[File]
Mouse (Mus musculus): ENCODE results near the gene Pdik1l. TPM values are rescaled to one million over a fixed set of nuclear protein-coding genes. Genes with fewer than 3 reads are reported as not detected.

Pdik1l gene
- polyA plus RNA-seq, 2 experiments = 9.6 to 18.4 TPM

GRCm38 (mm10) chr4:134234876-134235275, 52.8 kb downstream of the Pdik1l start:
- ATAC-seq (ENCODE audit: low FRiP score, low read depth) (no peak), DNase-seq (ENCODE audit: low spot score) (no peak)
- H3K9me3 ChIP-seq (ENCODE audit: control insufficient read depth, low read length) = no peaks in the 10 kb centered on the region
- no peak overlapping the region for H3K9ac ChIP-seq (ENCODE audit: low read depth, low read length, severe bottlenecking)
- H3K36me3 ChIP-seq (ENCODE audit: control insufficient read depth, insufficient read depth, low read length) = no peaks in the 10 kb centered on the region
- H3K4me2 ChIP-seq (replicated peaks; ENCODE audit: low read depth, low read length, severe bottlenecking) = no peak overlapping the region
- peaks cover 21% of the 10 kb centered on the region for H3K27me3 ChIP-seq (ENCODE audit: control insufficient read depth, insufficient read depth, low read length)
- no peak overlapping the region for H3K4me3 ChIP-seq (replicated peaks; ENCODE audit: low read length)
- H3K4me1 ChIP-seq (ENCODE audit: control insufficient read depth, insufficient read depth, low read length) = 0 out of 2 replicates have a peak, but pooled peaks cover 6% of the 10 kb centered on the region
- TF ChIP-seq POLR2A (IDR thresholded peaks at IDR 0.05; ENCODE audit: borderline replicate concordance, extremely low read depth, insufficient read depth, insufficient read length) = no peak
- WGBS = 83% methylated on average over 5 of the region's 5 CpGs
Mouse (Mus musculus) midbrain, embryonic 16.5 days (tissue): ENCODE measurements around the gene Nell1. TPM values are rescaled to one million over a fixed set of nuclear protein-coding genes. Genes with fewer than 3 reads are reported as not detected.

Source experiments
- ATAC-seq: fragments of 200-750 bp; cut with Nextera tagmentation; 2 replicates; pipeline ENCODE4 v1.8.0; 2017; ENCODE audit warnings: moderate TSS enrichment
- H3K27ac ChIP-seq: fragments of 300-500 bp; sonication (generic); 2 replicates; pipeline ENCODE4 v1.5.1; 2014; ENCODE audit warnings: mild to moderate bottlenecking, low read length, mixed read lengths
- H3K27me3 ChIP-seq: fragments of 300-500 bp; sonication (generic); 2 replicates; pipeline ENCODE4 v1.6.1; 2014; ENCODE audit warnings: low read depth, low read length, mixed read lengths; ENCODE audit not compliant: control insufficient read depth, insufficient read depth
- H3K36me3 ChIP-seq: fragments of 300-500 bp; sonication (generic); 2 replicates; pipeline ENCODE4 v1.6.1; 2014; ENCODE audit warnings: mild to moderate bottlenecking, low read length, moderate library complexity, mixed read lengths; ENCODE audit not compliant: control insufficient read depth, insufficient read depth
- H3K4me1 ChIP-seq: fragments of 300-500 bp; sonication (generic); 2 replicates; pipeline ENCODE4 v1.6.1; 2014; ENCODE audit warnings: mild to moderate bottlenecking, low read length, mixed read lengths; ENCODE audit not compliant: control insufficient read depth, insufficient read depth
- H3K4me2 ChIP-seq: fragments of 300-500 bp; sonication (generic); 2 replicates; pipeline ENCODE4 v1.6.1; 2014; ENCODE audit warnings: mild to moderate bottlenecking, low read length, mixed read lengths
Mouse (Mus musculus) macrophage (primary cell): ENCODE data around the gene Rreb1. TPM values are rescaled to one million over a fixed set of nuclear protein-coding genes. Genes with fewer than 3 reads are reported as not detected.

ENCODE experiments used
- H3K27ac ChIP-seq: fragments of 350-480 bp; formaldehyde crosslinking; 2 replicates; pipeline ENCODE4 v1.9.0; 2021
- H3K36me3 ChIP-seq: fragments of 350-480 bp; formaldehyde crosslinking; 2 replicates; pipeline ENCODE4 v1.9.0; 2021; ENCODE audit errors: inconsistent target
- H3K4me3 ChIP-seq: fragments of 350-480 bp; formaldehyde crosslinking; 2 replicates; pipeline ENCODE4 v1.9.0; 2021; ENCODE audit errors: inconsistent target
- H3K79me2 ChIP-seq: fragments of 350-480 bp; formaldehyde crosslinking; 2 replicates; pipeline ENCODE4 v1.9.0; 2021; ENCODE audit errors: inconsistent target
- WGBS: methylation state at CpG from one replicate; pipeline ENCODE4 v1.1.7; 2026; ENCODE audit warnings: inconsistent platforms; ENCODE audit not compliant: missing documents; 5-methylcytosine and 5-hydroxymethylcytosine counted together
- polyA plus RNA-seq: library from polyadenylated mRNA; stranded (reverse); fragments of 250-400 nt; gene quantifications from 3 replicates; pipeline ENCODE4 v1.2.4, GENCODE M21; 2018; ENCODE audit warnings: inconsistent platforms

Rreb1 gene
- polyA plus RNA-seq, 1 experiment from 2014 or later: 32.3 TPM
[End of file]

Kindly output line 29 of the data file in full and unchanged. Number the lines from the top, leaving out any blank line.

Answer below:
- WGBS: methylation state at CpG from one replicate; pipeline ENCODE4 v1.1.7; 2026; ENCODE audit warnings: inconsistent platforms; ENCODE audit not compliant: missing documents; 5-methylcytosine and 5-hydroxymethylcytosine counted together